I soon found  a 1993 Awake! article entitled “Why So Many False Alarms?” in which reference was made to the story of the boy who cried “Wolf!” The article acknowledged, “So it has become with those who proclaim the end of the world. Down through the centuries since Jesus’ day, so many unfulfilled predictions have been made that many no longer take them seriously.” This article then went on to list a number of “unfulfilled predictions” including the claim by Pope Gregory I in the sixth century that “the end of the present world is already near and that the unending Kingdom of the Saints is approaching”, also Martin Luther’s 16th-century claim that “the day of judgment is just around the corner”, and then there was the Anabaptist’s belief that Christ’s thousand-year reign over the earth would occur in—get this—1533. 

Awake! then raised the question: “Does the failure of such predictions to come true convict as false prophets those who made them, within the meaning of Deuteronomy?” Now, one would imagine, would they not, the Watch Tower’s answer would be a resounding “yes!”, but staggeringly, the article concluded that the Catholic Pope, the Lutheran Church and the Anabaptist’s were not guilty of false prophesying because—and I quote—“they [were] sincerely convinced” and they “[did] not claim that their predictions [were] direct revelations” from God! Now, these men may have been sincere, but Deuteronomy speaks nothing to a prophet’s sense of self-belief. The definition of a false prophet is one who delivers a false prophecy—simple. Motive is not the determinant as to whether or not they are a false prophet. Moreover, how on earth could it be argued that Pope Gregory I, commonly known as Saint Gregory the Great, was not presuming to speak for God? He was the Pope for goodness sake! He may not have prefixed every utterance with the words “God says”, but when speaking his predictions, who the hell did he think he was speaking for? Why was the Awake! shielding these men from a charge of false prophesying?

It surprised me that Watch Tower would even give these three religions, deemed by them to be part of “Babylon the Great”, the empire of false religion, a free pass, but it soon became clear to me why they would. The Awake! magazine next went on to mention our friend William Miller—remember him? “Miller”, it wrote, “generally credited with founding the Adventist Church, is quoted as saying: ‘I am fully convinced that sometime between March 21, 1843, and March 21, 1844, according to the Jewish mode of computation of time, Christ will come.’” Fair enough. He did say that and he was, indeed, wrong. Yet no mention is here made of Miller’s prophecies being the foundation on which Barbour and Russell built their chronology. So why mention Miller? Well it all becomes clear when, having established that a promulgator of failed predictions is not necessarily a false prophet, the article then went on to defend Miller and others as being “sincere”, thus deflecting attention away from the fact that his predictions were completely erroneous.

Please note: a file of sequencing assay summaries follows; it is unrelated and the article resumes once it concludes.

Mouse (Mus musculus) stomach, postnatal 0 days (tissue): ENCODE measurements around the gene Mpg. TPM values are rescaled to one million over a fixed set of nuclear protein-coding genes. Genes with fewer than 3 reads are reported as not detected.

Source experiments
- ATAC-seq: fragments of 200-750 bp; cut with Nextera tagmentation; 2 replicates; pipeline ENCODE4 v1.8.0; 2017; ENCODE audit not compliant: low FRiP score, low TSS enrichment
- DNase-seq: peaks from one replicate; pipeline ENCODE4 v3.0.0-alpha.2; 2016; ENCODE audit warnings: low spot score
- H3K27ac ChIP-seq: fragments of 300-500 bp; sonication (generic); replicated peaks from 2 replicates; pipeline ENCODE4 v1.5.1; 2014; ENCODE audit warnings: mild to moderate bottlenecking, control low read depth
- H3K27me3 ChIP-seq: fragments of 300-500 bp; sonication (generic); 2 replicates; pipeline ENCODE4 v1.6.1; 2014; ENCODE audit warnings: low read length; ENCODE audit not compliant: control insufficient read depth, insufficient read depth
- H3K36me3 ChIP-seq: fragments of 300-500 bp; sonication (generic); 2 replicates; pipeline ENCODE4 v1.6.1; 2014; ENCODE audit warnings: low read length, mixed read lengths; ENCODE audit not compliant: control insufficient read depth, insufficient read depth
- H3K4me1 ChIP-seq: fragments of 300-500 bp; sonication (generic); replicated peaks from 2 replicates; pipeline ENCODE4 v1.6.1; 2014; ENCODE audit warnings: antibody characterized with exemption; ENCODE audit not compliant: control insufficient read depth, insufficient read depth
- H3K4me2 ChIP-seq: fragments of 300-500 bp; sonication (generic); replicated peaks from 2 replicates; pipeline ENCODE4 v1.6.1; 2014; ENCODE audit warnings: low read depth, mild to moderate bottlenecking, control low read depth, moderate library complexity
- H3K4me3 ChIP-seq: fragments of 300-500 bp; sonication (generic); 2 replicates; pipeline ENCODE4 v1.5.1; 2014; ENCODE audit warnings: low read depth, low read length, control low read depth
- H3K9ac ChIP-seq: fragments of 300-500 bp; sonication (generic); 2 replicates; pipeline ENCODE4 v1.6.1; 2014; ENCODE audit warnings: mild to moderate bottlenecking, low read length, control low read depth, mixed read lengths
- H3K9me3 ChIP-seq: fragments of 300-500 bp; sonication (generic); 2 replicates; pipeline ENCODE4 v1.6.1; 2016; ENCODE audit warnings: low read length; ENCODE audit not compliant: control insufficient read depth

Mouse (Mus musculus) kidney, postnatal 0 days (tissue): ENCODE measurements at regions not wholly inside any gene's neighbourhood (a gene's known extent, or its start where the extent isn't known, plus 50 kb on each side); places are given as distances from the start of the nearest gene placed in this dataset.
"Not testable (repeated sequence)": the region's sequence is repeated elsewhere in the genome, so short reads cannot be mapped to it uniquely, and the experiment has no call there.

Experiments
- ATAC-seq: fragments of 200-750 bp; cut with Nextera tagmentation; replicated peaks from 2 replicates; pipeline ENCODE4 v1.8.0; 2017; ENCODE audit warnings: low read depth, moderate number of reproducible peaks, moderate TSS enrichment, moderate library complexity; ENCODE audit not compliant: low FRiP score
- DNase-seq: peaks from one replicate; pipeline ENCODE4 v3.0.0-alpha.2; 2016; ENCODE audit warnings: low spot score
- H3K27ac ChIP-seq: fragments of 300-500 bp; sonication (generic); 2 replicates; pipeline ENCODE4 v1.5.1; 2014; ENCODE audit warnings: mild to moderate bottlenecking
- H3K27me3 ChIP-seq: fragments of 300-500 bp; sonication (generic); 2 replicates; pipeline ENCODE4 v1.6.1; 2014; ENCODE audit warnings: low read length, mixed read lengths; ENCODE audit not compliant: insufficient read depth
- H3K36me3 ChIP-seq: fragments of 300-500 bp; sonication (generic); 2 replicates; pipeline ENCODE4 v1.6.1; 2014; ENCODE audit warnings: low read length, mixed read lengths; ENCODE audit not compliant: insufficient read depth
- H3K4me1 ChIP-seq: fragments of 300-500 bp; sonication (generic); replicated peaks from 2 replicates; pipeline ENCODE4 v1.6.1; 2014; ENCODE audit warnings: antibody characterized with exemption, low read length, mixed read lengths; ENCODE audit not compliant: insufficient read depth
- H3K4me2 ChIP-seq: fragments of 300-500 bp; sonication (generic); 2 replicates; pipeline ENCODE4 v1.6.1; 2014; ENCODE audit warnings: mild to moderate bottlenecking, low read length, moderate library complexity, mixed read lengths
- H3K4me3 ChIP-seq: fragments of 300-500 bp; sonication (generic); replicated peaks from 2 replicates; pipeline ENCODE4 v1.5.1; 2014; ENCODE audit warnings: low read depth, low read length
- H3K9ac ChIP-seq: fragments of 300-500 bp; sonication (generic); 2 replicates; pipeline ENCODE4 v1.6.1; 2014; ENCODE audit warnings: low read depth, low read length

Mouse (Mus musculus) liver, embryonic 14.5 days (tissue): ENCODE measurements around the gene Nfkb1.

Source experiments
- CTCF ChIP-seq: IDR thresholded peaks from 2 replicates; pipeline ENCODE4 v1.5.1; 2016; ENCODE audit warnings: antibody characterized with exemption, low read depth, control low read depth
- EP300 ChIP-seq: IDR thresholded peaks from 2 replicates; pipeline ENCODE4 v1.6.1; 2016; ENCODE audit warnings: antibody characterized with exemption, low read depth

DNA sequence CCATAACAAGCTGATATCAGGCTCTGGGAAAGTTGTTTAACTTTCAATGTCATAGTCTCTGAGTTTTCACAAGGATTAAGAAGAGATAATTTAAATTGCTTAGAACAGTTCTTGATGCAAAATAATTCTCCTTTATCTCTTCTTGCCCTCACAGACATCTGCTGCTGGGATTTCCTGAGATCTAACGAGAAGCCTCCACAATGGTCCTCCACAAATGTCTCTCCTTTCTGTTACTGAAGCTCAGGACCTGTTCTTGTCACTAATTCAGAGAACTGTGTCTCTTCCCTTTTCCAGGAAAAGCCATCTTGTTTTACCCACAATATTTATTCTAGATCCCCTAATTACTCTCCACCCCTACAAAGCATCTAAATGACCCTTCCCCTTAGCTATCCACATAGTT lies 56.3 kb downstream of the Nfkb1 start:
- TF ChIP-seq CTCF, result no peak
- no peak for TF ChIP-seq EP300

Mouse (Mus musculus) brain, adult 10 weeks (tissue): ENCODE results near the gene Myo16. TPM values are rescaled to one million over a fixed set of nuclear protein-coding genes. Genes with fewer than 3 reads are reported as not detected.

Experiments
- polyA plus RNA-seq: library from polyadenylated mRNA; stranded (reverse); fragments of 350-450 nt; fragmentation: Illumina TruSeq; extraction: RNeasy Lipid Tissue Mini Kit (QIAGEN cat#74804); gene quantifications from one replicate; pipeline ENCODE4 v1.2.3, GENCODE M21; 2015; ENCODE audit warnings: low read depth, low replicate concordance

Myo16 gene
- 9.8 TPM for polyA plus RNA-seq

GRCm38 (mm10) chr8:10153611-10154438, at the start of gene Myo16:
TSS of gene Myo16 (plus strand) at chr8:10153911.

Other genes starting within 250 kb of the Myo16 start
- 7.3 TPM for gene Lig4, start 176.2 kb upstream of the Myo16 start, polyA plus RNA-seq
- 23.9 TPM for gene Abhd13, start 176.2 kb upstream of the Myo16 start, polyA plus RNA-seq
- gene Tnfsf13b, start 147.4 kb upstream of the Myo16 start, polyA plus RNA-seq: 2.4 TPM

As to Gregory, Luther and Miller claiming to “speak for Jehovah”, this was noticeably glossed over in readiness for Awake! to defend the Bible Students and Jehovah’s Witnesses from a charge of false prophesying. In a footnote on Awake! explained, “Jehovah’s Witnesses, in their eagerness for Jesus’ second coming, have suggested dates that turned out to be incorrect”. It then argued that they had never claimed prophet status—interesting! While it’s true that Watch Tower has denied being a prophet on a number of occasions, it has also claimed on other occasions that Jehovah’s Witnesses as a people are a prophet. So, I guess if you say one thing, and then say the complete opposite, you can claim anything as being true—a classic example there of doublespeak!

The Watchtower April 1, 1972 carried an article entitled “They Shall Know that a Prophet Was Among Them”. Now, despite previously defending the likes of Pope Gregory I and Martin Luther, this article denounced the clergy of Christendom for “[holding] themselves before the people as being the ones commissioned to speak for God”. Oh, the irony! It then went on to state that God has a modern-day prophet, it says: “not one man, but… a body of men and women… the small group of footstep followers of Jesus Christ, known… as International Bible Students… Today”, it concluded, “they are known as Jehovah’s Christian witnesses.” So I had it in print in front of me—the Watchtower claiming quite clearly that Jehovah’s Witnesses were God’s prophet.

The article then posed a damning question. It said: “Of course, it is easy to say that this group acts as a ‘prophet’ of God. It is another thing to prove it. The only way that this can be done is to review the record.” and it asked: “What does it show?” Indeed, what does it show? Let us “review the record” and see!

Jehovah’s Witnesses may be sincere but is it true that “never… did they presume to originate predictions ‘in the name of Jehovah.’ Never did they say, ‘These are the words of Jehovah.’?” And were end-time dates published by Watch Tower presented as mere “suggestions”, or rather as concrete truths?

Among Russell’s dates were 1799 (the start of the “last days”, inherited from the Adventist movement), 1878 (the enthronement of Jesus as King in the heavens), and then 1914 (the end of the “gentile times”). The 1914 date was especially of keen interest to Bible Students in the 1800s since Russell was predicting for 1914 the overthrow of Satan’s world at Armageddon and the full establishment of Christ’s rulership over the earth by the end of the year.

Regarding the “last days” and the beginning of Christ’s invisible presence, Russell didn’t merely suggest his chronology to be accurate but stated: “The indisputable facts… show that the time of the end began in 1799 [and] that the Lord’s second presence began in 1874.” That was from a Watchtower from March 1, 1922